namespace hacking question

kj at
Thu Sep 30 19:07:12 CEST 2010

This is a recurrent situation: I want to initialize a whole bunch
of local variables in a uniform way, but after initialization, I
need to do different things with the various variables.

What I end up doing is using a dict:

d = dict()
for v in ('spam', 'ham', 'eggs'):
    d[v] = init(v)


This is fine, but I'd like to get rid of the tedium of typing all
those extra d['...']s.

I.e., what I would *like* to do is something closer to this:

d = locals()
for v in ('spam', 'ham', 'eggs'):
    d[v] = init(v)


...but this results in errors like "NameError: global name 'spam' is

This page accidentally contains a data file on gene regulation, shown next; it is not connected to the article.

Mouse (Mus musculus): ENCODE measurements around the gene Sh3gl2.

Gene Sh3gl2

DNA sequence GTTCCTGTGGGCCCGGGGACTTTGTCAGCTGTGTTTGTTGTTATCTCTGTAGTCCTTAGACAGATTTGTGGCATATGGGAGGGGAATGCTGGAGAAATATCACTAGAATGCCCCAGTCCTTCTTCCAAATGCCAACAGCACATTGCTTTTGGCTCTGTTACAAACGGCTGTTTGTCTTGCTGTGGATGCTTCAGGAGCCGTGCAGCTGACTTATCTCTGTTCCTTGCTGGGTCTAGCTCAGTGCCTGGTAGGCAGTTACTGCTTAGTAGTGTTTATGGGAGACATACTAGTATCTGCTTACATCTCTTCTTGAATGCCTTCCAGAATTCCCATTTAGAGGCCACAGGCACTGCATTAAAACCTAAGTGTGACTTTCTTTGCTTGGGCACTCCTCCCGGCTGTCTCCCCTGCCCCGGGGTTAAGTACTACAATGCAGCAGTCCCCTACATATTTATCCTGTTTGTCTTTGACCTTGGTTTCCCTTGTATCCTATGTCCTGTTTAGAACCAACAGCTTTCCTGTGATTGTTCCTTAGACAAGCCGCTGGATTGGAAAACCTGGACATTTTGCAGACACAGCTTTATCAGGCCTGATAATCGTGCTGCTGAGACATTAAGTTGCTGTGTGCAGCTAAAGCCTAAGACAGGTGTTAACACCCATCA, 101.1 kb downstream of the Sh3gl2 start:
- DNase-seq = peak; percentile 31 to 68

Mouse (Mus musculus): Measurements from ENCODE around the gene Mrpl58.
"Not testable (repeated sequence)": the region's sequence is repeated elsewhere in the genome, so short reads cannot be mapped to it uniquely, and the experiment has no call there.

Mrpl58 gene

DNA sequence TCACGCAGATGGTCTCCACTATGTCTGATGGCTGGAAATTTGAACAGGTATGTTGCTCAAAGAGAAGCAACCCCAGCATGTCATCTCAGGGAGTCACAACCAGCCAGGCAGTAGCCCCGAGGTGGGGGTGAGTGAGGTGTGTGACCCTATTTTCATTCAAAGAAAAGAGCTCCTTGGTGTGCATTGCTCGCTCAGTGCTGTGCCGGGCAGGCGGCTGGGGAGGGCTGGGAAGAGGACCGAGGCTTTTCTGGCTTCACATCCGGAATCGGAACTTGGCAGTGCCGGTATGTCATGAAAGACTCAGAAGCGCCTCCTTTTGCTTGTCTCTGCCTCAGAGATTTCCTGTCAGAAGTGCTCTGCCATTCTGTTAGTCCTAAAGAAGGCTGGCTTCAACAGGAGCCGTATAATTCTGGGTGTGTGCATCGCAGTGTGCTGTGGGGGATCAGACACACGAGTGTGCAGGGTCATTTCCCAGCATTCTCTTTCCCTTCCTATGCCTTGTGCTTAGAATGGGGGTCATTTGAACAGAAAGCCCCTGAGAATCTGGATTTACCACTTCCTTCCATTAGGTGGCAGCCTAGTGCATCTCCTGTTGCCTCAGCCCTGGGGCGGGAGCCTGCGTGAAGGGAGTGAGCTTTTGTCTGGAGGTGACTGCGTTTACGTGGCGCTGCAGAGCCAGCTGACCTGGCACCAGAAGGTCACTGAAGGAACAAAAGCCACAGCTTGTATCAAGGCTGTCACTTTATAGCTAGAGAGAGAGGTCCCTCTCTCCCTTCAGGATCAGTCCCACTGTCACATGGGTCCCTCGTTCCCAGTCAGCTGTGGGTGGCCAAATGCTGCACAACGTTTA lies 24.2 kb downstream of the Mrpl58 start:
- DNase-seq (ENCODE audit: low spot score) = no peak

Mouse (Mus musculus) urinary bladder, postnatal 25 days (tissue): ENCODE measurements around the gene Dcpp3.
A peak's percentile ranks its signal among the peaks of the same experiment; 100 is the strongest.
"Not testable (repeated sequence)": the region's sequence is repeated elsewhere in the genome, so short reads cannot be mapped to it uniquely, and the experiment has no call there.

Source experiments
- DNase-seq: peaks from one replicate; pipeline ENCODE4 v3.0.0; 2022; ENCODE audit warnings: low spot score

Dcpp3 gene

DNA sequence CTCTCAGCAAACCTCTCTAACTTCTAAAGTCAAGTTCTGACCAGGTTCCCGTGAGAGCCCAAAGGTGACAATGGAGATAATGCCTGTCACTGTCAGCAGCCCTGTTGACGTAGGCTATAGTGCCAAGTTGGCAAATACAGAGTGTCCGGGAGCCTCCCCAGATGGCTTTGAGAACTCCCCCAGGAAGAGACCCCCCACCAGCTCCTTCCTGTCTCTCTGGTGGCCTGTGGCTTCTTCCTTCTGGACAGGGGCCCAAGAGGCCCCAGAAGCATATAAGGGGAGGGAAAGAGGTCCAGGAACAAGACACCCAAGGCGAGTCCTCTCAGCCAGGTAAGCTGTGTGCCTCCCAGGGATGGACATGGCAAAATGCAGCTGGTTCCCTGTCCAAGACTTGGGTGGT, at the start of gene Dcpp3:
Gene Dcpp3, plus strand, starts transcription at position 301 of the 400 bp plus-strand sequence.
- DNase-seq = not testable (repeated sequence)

not defined".

But the problem is deeper than the fact that the error above would
suggest, because even this fails:

spam = ham = eggs = None
d = locals()
for v in ('spam', 'ham', 'eggs'):
    d[v] = init(v)

foo(spam) # calls foo(None)
bar(ham)  # calls bar(None)
baz(eggs) # calls baz(None)

In other words, setting the value of locals()['x'] does not set
the value of the local variable x.

I also tried a hack using eval:

for v in ('spam', 'ham', 'eggs'):
    eval "%s = init('%s')" % (v, v)

but the "=" sign in the eval string resulted in a "SyntaxError:
invalid syntax".

Is there any way to use a loop to set a whole bunch of local
variables (and later refer to these variables by their individual



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